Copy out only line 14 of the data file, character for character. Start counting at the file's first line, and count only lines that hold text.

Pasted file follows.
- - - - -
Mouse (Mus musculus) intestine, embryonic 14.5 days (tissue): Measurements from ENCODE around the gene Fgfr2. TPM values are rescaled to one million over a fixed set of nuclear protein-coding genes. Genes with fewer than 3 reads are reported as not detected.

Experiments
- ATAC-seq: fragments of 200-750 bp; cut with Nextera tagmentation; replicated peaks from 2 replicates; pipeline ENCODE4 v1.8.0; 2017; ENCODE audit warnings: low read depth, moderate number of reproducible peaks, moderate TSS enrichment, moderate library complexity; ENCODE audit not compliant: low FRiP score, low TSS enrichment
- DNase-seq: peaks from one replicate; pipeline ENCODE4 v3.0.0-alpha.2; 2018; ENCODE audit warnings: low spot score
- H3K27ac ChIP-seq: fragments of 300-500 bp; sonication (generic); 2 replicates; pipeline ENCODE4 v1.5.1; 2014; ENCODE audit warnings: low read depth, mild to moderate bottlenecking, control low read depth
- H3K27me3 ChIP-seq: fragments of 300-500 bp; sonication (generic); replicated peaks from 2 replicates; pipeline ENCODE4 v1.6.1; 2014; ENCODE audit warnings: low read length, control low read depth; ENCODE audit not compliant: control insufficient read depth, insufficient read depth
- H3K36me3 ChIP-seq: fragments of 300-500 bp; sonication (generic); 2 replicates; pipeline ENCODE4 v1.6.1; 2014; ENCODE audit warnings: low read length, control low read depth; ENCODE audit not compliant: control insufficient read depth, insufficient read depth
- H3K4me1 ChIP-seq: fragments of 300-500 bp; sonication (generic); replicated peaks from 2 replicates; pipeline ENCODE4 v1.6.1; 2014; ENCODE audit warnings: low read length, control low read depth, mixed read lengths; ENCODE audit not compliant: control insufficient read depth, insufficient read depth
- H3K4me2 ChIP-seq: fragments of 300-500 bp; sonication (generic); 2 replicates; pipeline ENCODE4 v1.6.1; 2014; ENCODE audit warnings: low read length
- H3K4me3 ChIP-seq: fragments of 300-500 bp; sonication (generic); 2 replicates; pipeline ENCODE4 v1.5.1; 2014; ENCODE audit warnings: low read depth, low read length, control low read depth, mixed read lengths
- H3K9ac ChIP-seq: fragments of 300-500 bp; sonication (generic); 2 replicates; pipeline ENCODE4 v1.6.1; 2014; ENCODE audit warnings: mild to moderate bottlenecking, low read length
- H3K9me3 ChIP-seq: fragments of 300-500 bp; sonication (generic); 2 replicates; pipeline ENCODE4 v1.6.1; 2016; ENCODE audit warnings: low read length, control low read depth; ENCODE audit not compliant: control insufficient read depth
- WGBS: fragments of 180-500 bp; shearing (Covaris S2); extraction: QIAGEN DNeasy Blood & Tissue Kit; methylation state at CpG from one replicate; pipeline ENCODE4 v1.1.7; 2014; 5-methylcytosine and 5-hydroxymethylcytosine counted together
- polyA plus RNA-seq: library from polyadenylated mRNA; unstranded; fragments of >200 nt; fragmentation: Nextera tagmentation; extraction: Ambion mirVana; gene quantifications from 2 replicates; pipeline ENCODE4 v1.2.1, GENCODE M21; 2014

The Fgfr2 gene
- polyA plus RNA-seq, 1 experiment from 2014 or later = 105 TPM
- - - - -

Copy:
- polyA plus RNA-seq: library from polyadenylated mRNA; unstranded; fragments of >200 nt; fragmentation: Nextera tagmentation; extraction: Ambion mirVana; gene quantifications from 2 replicates; pipeline ENCODE4 v1.2.1, GENCODE M21; 2014